Inflammatory Bowel Disease

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  • 1. Inflammatory Bowel Disease
    USAFP - 2010
    Jonathan C Taylor, MD
    MAJ, MC
  • 2. Learning Objectives
    What is the spectrum of inflammatory bowel disease?
    What is the approach to the patient with inflammatory bowel disease?
    What are the key management aspects of IBD in the primary care setting?
  • 3. Case Example
    18 year old high school senior presents to your clinic with several weeks of constipation and profound fatigue
    She was seen in the ED over the weekend and told she was very anemic with hgb 7.7 with mcv of 63
    Iron studies confirm iron def anemia with low ferritin and serum iron
  • 4. Case Example
    She denies melanotic or bloody stools
    She denies history of inflammatory bowel disease
    She denies heavy menstrual bleeding
    She denies other “B” symptoms other than fatigue
    She was placed on iron and stool bulking agents and scheduled for follow up
  • 5. Case Example
    She presented to the ED one week later with lower abdominal pain
    CT showed possible inflamed appendix
    She was taken to the OR, appendix was normal but a 2 cm abscess was removed
    The pathology revealed tissue architecture consistent with Crohn's
  • 6. Inflammatory Bowel Disease
    Crohn’s disease
    Ulcerative colitis
    Infectious etiologies
    Ischemic colitis and pseudomembranous
    Radiation induced
    Celiac disease
    Irritable bowel disease?
  • 7. Common Presentations of IBD
    Abdominal pain
    Diarrhea – bloody or non-bloody
    Fever
    Weight loss
    Malaise
    Arthralgia
    Skin manifestations
  • 8. Crohn’s Disease
  • 9. Crohn’s disease
    Granulomatous inflammation of the GI tract
    The inflammation is transmural
    Can affect any age group most common in the second and third decade
    Crohn’s is not curable
    Crohn’s results in significant morbidity and mortality
  • 10. Clinical Presentation
    Can present with both GI and extra-intestinal symptoms
    Chronic or nocturnal diarrhea with abdominal pain
    Weight loss and fever
    Rectal bleeding
    Perianal fissures and fistulas
    Perianal abscesses
    Inflammation of the eyes skin or joints
    Delayed development and children secondary to chronic diarrhea
    Toxic megacolon
    Demographic: white, Jewish ancestry, smokers
  • 11. Clinical Features
    Ileum and the colon are most frequently affected
    Spondylo-arthritis and peripheral arthritis
    Erythemanodosum and pyodermagangrenosum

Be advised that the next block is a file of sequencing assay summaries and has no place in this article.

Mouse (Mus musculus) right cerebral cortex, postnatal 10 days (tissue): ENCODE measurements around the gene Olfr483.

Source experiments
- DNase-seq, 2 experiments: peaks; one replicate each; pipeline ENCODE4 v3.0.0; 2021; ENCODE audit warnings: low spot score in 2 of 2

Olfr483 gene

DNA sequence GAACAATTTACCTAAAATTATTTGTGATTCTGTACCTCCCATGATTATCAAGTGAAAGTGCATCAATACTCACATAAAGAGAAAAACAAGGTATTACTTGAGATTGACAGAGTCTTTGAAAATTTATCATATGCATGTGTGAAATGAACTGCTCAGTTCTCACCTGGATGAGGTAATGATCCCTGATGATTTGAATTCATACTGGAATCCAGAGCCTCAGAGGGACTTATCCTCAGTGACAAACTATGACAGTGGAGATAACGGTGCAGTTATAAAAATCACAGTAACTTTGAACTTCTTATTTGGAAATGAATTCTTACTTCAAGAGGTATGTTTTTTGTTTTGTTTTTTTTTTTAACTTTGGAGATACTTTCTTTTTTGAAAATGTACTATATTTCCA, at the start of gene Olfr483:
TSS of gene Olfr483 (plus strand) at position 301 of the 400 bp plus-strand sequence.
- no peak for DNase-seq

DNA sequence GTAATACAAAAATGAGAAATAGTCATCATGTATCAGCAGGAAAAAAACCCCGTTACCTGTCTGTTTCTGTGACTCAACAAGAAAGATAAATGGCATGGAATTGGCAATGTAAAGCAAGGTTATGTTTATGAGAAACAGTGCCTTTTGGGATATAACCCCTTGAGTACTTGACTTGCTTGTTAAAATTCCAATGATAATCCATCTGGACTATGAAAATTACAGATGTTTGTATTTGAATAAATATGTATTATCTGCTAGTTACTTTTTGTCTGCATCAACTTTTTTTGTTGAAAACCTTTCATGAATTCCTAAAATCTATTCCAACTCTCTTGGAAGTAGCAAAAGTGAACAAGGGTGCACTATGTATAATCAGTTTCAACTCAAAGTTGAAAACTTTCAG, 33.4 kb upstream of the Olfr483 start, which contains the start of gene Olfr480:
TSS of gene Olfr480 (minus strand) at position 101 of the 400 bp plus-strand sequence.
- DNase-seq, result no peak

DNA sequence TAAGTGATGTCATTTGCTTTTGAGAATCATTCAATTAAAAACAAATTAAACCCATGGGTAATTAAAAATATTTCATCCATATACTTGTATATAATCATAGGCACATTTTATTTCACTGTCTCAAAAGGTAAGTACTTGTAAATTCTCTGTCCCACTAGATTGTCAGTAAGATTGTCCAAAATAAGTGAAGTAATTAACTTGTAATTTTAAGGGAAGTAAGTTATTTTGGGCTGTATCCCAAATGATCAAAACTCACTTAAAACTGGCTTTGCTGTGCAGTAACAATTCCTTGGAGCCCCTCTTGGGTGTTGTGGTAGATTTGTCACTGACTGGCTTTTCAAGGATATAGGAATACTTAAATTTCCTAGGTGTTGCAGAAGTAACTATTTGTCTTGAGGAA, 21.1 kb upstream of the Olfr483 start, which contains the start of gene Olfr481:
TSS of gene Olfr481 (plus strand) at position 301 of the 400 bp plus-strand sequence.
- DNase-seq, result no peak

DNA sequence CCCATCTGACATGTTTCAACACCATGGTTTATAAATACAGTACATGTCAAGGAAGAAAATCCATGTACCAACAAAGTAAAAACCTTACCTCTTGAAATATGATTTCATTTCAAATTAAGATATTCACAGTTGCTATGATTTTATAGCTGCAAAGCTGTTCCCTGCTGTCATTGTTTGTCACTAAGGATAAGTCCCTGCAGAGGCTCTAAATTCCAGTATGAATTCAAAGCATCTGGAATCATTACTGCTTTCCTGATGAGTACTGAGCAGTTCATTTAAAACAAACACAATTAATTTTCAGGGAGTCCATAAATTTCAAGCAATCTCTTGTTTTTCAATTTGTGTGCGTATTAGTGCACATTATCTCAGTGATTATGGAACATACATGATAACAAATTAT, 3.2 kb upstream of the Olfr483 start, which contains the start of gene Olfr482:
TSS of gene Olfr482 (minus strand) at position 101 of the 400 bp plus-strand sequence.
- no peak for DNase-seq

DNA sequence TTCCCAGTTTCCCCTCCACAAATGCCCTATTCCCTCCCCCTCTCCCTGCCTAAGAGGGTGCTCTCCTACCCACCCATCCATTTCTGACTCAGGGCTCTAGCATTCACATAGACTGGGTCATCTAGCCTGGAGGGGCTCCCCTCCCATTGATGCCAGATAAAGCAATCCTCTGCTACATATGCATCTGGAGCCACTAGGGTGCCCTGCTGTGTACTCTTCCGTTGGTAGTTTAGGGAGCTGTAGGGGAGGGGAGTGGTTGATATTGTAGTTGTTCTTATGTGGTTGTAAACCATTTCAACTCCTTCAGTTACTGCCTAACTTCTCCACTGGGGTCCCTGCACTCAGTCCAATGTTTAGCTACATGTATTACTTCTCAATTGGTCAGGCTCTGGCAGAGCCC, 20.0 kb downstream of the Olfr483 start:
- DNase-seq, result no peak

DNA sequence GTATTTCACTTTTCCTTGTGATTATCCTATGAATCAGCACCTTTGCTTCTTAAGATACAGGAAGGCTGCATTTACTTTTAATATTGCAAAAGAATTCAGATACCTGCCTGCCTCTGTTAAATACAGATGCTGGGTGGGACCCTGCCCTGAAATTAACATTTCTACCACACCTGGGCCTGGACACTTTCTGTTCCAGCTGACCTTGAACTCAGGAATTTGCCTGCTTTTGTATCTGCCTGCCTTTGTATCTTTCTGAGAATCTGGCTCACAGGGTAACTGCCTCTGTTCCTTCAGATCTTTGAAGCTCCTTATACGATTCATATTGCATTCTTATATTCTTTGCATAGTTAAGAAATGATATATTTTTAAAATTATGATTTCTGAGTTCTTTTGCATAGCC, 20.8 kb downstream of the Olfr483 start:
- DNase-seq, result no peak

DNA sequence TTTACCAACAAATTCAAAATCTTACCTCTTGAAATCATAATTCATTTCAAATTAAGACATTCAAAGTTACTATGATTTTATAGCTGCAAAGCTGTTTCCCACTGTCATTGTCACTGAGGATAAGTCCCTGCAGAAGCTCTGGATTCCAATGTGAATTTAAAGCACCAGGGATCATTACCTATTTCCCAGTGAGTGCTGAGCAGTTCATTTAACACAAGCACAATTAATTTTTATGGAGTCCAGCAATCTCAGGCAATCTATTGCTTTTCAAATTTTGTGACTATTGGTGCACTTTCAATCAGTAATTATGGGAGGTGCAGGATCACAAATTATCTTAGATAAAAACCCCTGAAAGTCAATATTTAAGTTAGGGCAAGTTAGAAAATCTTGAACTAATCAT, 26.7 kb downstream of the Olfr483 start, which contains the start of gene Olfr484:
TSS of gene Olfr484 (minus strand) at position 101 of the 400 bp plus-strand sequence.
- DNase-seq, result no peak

Uveitis, episcleritis, conjunctivitis
    Primary sclerosingcholangitis
    Anemia, cholelithiasis, nephrolithiasis, metabolic bone disease
    Mouth to anus and anywhere else!
  • 12. Diagnosing Crohn’s
    Crohn’sshould be considered with any of the aforementioned clinical features
    The other inflammatory bowel diseases should be considered and ruled out as well
    Early consult to gastroenterology should be considered in for patients with possible Crohn’s
  • 13. Laboratory tests
    ESR, C-reactive protein
    Stool culture for enteric pathogens, ova, parasites, C. difficile
    ANA
    Antibody testing against S. Cerevisiae
    Antibodies directed against CBir1 and OmpC
    Genetic testing – NOD2/CARD15
  • 14. Endoscopy
    Can be both diagnostic and therapeutic
    Can be used to exclude the presence of other pathogens
    Can differentiate between Crohn’s and ulcerative colitis
    Video capsule endoscopy – may be superior in detecting small bowel disease
  • 15. Video Capsule Endoscopy
    www.google.com/images/videocapsule
  • 16. Video Capsule Endoscopy
    www.google.com/images/videocapsule
  • 17. Treatment
    Patients are scored using the Crohn’s disease activity index (CDAI)
    Treatment must be tailored to disease location, severity and complications
    Treatment is directed towards inducing and maintaining mucosal healing
    Monitoring requires close follow up
  • 18. Mild to moderate disease
    Oral mesalamine3.2 g-4 g daily or sulfasalazine 3 g-6 g daily
    Oral budesonide 9 mg daily even more effective
    Use of antibiotics has been debated**
  • 19. Moderate to severe disease
    Prednisone 40 mg-60 mg daily until resolution of symptoms
    Azathioprine or 6-mercaptopurine are effective for maintain steroid induced remissions
    Methotrexate 25 mg per week
    Anti-TNF monoclonal antibodies
  • 20. Treatment